Douglas remembers feeling a twinge early in the fourth quarter as he chased an Eagle rusher out of bounds from his linebacker spot, but the 6-foot-1, 205-pound bulldozer stayed in the game and later plowed into the end zone for the go-ahead score with less than two minutes left.
Coach Steve Crounse has watched the tape of the Nov. 10 contest several times and struggled to pinpoint the moment Douglas wrenched his meniscus. The pain did little to din Douglas’s effectiveness on either side of the ball down the stretch with the Panthers playing for their season.
“He’s such a physical back,” Crounse said. “He dishes it out and takes it the entire game. He didn’t ever get hit directly on the knee. It must have been [on a play] when he was dragging the Douglass kids around.”
A certainty out of that murkiness: Douglas hasn’t been back to normal since. After December surgery and three months on crutches, he has been back to football activities for nearly two months, and the arduous road to recovery is nearly complete.
Next Monday, Douglas expects to be cleared for contact, and after that, he’s slated to attend camps at several Football Bowl Subdivision schools, hoping to make up for lost time in his recruitment.
Douglas picked up his first scholarship offer last week from Fordham based off his strong game film, but he believes more offers will begin flowing in once he can get in front of coaches and show his speed has returned, despite the lengthy rehabilitation process.
“It’s been kind of stressful,” said Douglas, who rushed for 1,363 yards with 16 total touchdowns last fall. “I’ve been hearing about a lot of people out there at camps showing out. As a football player and as a competitor, you don’t want anyone being better than you. But I have to take my time and let [the knee] heal. I don’t want to reinjure it. I know I have to put my ego aside and do what’s best for myself.”
Douglas, who doesn’t turn 17 until August, has received interest from several Bowl Championship Series schools, including Temple, Boston College, Connecticut, Rutgers and Wake Forest. With a 3.5 grade point average, a solid SAT score and an interest in engineering, he has also caught the eye of Ivy League and Colonial Athletic Conference schools in the Football Championship Subdivision.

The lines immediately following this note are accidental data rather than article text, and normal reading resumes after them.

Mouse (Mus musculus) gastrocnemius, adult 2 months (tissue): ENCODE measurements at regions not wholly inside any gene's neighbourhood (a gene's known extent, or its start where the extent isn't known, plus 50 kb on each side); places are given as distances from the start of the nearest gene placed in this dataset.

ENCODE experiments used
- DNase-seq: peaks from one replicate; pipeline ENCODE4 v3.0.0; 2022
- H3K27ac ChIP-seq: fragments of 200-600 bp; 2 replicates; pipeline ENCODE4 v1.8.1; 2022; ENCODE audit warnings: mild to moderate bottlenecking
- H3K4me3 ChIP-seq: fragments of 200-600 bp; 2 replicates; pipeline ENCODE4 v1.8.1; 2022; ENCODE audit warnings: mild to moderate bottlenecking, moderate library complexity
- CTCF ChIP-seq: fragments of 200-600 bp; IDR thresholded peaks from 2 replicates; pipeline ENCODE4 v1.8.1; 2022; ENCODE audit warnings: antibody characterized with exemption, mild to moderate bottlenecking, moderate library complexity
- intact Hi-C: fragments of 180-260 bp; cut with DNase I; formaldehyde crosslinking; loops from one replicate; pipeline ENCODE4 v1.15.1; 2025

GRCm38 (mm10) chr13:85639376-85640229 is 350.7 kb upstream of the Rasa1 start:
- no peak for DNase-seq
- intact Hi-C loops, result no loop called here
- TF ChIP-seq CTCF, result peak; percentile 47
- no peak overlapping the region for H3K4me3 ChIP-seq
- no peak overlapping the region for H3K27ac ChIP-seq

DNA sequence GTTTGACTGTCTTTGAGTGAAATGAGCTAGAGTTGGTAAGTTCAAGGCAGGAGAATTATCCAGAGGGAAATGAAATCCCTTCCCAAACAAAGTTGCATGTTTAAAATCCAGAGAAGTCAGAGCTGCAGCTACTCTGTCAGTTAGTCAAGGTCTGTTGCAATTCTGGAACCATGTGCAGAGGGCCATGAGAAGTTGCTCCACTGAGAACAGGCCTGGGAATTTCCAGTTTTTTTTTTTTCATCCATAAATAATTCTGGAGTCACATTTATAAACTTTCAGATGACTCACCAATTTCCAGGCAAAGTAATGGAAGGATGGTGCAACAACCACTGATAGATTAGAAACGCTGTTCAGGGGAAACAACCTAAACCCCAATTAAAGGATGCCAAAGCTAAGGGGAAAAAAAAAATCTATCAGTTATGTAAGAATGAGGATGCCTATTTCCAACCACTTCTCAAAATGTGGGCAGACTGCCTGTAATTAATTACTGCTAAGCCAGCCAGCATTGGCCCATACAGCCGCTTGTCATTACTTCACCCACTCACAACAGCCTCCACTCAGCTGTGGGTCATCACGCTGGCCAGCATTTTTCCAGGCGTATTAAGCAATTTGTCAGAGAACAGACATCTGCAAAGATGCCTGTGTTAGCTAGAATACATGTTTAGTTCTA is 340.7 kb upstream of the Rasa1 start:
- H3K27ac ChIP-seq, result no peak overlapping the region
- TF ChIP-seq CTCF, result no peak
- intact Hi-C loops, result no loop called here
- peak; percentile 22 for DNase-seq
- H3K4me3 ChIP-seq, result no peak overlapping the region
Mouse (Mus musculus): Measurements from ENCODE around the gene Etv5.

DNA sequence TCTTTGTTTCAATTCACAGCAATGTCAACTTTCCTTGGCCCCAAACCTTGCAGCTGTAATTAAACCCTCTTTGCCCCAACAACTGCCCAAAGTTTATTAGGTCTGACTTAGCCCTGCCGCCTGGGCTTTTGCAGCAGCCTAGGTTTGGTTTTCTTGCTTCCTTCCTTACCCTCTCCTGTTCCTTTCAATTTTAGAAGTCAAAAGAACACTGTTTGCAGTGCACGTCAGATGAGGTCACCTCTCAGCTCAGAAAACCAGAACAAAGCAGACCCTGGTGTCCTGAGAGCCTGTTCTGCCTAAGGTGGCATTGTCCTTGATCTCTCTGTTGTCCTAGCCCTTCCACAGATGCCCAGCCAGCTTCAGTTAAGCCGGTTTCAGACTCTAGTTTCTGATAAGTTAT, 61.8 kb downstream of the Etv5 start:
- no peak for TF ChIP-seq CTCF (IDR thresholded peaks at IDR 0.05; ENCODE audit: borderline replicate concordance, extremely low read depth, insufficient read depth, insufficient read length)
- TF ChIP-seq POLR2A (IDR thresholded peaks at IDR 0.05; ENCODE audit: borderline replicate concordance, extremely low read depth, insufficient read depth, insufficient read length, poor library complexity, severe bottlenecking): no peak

So far, Douglas has stayed away from camps this summer, fearing a poor showing before he is fully healthy. Provided he is cleared at his next doctor’s visit, he plans to attend camp at Maryland on June 26 and will likely head to Rutgers the next day with a trip to Penn State possible after that.
Crounse said Douglas will likely run the 40-yard dash at Maryland, hoping to clock in at 4.6 seconds, his pre-injury mark.
With more than 25 schools showing interest, the coach believes more offers will materialize once Douglas has a chance to work out for recruiters. He has been pleased with the player’s approach to the slow-starting process so far.
“He’s got it in perspective and asking the right questions,” Crounse said. “We’re trying to land him in a place he’s comfortable.”
Douglas has been participating in 7-on-7 competitions with Patuxent and said he mostly feels uninhibited by his knee. But a few times, he has experienced stiffness or light swelling after workouts, normal parts of the recovery process and reminders that he’s not quite there yet.
“When the doctor tells me to go [without restriction], then I can finally go,” Douglas said. “Get all that tentativeness out of my brain. It’s really a mental thing.”